Senate HELP Committee Holds Fourth ESSA Implementation Hearing

The Senate Health, Education, Labor and Pensions (HELP) Committee held a hearing with Department of Education Secretary John B. King June 29 to discuss recent proposals regarding the implementation of the Every Student Succeeds Act (ESSA). “We want this law to succeed,” Chairman Lamar Alexander (R-TN) stated at the beginning and the end of the hearing. This was the fourth time that the committee has held a hearing with Secretary King about ESSA implementation.

Senators expressed the concerns that many administrators, school districts and families have about the timeline of the implementation process for states to draft their accountability plans. Current plans require implementation of an accountability system for the 2017-2018 school year and identification of underperforming schools the same year.

In response to the current timeline, Kentucky Education Commissioner Stephen Pruitt stated in a letter to the Department that “no state will be able to implement a new system that takes full advantage of ESSA by the 2016-17 school year as implied by USED staff.”

Secretary King told lawmakers that they “are open to comment on the timeline and open to adjusting that timeline.” Their ultimate goal is to guarantee the easy transition into the new accountability system and setting up every school across the nation for success.

Stakeholder engagement was another major concern several senators wanted to clarify with Secretary King. The provision for family engagement in ESSA is a new and much-needed change from previous education law. King addressed the issue by mentioning the resources made available on stakeholder engagement. For instance, there is the Council of Chief State School Officers (CCSSO) Stakeholder Engagement Guide, which National PTA and 16 other organizations collaborated on to address the concerns many senators have about how to meaningfully involve stakeholders.

The guide highlights that stakeholder engagement requirements provide an “opportunity for state education agencies (SEAs) to not only connect with current education advocates, but to seek out those who feel disconnected or who have not been historically engaged in a public education dialogue.”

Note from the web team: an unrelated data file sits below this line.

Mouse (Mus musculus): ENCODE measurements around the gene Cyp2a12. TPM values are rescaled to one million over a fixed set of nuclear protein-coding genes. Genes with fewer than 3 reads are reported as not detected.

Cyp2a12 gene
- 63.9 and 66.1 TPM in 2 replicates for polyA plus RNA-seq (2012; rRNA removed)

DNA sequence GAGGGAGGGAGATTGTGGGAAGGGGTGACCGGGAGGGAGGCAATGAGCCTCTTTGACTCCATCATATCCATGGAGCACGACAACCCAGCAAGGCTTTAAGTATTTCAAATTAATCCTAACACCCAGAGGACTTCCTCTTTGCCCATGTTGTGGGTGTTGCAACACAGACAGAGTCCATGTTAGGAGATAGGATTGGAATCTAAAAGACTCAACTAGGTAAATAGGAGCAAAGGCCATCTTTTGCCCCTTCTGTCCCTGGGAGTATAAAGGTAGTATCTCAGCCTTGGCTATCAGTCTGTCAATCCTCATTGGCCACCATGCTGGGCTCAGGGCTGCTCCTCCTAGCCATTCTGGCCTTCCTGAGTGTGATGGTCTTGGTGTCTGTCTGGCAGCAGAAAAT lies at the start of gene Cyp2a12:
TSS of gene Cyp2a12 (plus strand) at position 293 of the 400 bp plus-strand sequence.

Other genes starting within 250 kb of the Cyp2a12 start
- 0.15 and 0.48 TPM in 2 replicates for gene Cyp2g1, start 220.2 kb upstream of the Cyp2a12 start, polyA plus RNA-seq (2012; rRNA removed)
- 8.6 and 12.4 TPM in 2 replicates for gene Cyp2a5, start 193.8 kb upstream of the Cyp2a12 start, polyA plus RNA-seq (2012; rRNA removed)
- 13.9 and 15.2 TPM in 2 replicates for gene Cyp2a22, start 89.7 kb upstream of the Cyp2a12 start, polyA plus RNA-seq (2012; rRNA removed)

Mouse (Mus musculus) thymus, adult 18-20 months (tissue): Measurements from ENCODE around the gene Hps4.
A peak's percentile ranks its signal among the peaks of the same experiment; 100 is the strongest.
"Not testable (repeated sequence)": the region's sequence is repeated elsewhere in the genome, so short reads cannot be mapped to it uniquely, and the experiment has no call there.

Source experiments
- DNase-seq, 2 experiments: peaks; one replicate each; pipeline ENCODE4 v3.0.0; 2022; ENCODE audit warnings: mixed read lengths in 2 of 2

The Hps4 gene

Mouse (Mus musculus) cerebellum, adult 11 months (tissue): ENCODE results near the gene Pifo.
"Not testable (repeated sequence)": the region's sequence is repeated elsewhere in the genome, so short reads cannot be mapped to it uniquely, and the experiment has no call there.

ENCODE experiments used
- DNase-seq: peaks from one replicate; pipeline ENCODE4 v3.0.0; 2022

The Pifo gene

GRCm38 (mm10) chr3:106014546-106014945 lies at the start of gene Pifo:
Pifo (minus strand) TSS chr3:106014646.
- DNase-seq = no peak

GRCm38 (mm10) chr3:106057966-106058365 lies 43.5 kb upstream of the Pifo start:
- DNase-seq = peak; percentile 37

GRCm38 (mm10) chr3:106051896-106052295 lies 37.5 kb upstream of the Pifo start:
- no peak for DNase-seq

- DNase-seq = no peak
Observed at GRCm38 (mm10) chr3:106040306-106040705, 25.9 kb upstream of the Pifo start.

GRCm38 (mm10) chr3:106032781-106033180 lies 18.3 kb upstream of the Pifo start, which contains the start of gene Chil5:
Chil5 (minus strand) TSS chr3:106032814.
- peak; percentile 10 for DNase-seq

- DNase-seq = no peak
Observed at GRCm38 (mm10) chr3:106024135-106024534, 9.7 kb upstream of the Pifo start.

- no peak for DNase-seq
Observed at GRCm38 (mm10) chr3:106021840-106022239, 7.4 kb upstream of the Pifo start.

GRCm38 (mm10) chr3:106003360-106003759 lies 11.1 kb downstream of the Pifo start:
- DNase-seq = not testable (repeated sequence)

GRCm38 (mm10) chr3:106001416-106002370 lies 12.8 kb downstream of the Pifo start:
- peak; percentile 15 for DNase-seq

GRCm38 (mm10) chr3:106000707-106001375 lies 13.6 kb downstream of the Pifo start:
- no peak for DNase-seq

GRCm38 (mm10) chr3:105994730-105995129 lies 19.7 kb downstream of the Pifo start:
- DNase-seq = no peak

Ensuring that everyone’s voice is heard in the development of the law and its implementation helps create a plan of action that is holistic and addresses the unique concerns of states and districts. National PTA also has other resources regarding stakeholder engagement, all of which can be found at

As Chairman Alexander said in his opening and closing remarks, the purpose of these hearings is the same sentiment that the National PTA has expressed since ESSA passed: ensuring the law succeeds. As Secretary King said, ESSA’s goal is to provide a “rich, rigorous and well-rounded education.” Senator Murray added that the law is designed to provide “civil rights and opportunity for every child.”

To ensure a rich, rigorous and well-rounded education, it is up to parents and families to get involved with the process. Many states are currently holding working groups and stakeholder engagement meetings. National PTA strongly urges parents to attend these meetings and voice their opinions and concerns. The best way for children to benefit academically is for parents, educators and policymakers to work together. To learn how you can be engaged in the implementation process, visit


Blake Altman is the government affairs intern for National PTA. Lindsay Kubatzky, the government affairs coordinator at National PTA contributed to this article.

New Civil Rights Data Collection Survey Highlights Need for Improvement

CDRCThe U.S. Department of Education’s Office for Civil Rights (OCR) recently released the results of the 2013-2014 Civil Rights Data Collection (CRDC) survey. This report features information about how students are treated at school and highlights several key issues that affect a child’s ability to learn, such as chronic absenteeism, restraint and seclusion disciplinary actions and lack of access to college resources. These three topics are important when advocating to ensure that all children receive a high-quality education.

Here are some key findings from the CRDC survey report and what National PTA is currently doing to tackle these issues: